Transformation of nonfunctional spinal circuits into functional states after the loss of brain input

Abstract

After complete spinal cord transections that removed all supraspinal inputs in adult rats, combinations of serotonergic agonists and epidural electrical stimulation were able to acutely transform spinal networks from nonfunctional to highly functional and adaptive states as early as 1 week after injury. Using kinematics, physiological and anatomical analyses, we found that these interventions could recruit specific populations of spinal circuits, refine their control via sensory input and functionally remodel these locomotor pathways when combined with training. The emergence of these new functional states enabled full weight-bearing treadmill locomotion in paralyzed rats that was almost indistinguishable from voluntary stepping. We propose that, in the absence of supraspinal input, spinal locomotion can emerge from a combination of central pattern-generating capability and the ability of these spinal circuits to use sensory afferent input to control stepping. These findings provide a strategy by which individuals with spinal cord injuries could regain substantial levels of motor control.

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Figure 1: Accessing spinal locomotor circuits 1 week after the interruption of all supraspinal input.
Figure 2: Kinematics and EMG features of locomotor patterns.
Figure 3: Site-specific effects of EES during standing and stepping.
Figure 4: Rehabilitation locomotor training enabled by pharmacological and EES interventions improves stepping ability.
Figure 5: Functional remodeling of spinal circuits after rehabilitative locomotor training.
Figure 6: Effects of velocity-dependent afferent input on motor patterns.
Figure 7: Effects of load-dependent afferent input on motor patterns.
Figure 8: Effects of direction-dependent afferent input on motor patterns.

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Acknowledgements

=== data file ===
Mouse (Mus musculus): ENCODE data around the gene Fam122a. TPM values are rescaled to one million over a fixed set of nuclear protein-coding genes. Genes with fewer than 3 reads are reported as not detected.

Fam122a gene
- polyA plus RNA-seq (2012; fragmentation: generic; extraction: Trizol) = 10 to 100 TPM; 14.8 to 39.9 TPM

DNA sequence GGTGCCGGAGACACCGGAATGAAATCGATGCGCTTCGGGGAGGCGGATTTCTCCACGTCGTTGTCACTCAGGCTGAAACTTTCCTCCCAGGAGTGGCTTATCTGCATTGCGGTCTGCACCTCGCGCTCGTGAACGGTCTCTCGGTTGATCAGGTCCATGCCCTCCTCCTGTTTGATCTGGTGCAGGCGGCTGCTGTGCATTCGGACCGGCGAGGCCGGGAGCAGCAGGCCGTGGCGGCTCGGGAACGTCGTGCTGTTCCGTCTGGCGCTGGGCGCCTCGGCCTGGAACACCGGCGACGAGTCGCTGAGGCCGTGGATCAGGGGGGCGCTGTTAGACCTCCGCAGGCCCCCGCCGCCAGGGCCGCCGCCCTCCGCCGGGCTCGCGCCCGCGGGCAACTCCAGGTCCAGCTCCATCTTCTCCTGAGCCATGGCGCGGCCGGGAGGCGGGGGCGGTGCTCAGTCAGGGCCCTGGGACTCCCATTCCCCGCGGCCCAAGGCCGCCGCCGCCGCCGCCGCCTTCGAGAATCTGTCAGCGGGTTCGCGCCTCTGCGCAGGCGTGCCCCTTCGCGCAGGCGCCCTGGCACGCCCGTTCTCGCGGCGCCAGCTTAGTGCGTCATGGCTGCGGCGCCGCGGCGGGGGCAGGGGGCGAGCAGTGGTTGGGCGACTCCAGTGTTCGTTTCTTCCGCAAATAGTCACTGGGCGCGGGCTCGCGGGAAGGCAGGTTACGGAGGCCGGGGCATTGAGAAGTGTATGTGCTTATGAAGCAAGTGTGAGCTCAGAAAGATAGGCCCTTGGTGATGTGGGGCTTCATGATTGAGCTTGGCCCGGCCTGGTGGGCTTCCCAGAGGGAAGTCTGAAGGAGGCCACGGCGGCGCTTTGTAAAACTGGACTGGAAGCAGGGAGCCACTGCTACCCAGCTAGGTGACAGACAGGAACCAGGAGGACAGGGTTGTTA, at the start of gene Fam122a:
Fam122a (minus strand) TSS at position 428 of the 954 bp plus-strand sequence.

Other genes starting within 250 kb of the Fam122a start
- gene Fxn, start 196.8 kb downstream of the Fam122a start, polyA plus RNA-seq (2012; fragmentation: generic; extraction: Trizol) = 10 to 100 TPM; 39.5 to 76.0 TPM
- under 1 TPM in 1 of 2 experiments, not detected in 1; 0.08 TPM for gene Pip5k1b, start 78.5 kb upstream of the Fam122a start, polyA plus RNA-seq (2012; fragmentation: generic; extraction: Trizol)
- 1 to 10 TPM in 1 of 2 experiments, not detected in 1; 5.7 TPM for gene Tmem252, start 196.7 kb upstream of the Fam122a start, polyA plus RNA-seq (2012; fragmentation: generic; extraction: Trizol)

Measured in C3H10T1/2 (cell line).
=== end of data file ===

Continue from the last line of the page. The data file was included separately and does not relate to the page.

We would like to acknowledge the excellent technical help provided by S. Zdunowski, L. Friedli, J. Heutschi and O. Märzendorfer for data collection and analysis, as well as M. Herrera for his expert assistance and guidance involving the care and handling of the animals. This work was supported by the Craig H. Nielsen Foundation (#20062668), the International Paraplegic Foundation (P106), the National Center of Competence in Research 'Neural Plasticity and Repair' of the Swiss National Science Foundation, the Christopher and Dana Reeve Foundation (VEC-2007), the US National Institute of Neurological Disorders and Stroke (NS16333), the US Civilian Research and Development Foundation (RUB1-2872-07), the Roman Reed Spinal Cord Injury Research Fund of California and the Russian Foundation for Basic Research (07-04-00526 and 08-04-00688).

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Contributions

G.C., Y.P.G., I.L., M.V.S. and V.R.E. designed the study. G.C., R.R.R., H.Z. and P.M. performed the surgeries. G.C., Y.P.G., R.v.d.B., P.M. and A.Y. carried out the experiments. G.C., A.Y., B.S., Y.A., R.I. and M.V.S. conducted the anatomical assessments. G.C. analyzed the data. G.C., R.R.R., M.V.S. and V.R.E. wrote the manuscript. G.C. supervised the study.

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Correspondence to Grégoire Courtine.

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Supplementary Text and Figures

Supplementary Figures 1–7 and Supplementary Table 1 (PDF 1124 kb)

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Accessing spinal locomotor circuits. (MOV 3260 kb)

Supplementary Video 1

Accessing spinal locomotor circuits. (MOV 3260 kb)

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Learning in spinal locomotor circuits. (MOV 8196 kb)

Supplementary Video 2

Learning in spinal locomotor circuits. (MOV 8196 kb)

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Control of spinal locomotor circuits. (MOV 3654 kb)

Supplementary Video 3

Control of spinal locomotor circuits. (MOV 3654 kb)

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Courtine, G., Gerasimenko, Y., van den Brand, R. et al. Transformation of nonfunctional spinal circuits into functional states after the loss of brain input. Nat Neurosci 12, 1333–1342 (2009). https://doi.org/10.1038/nn.2401

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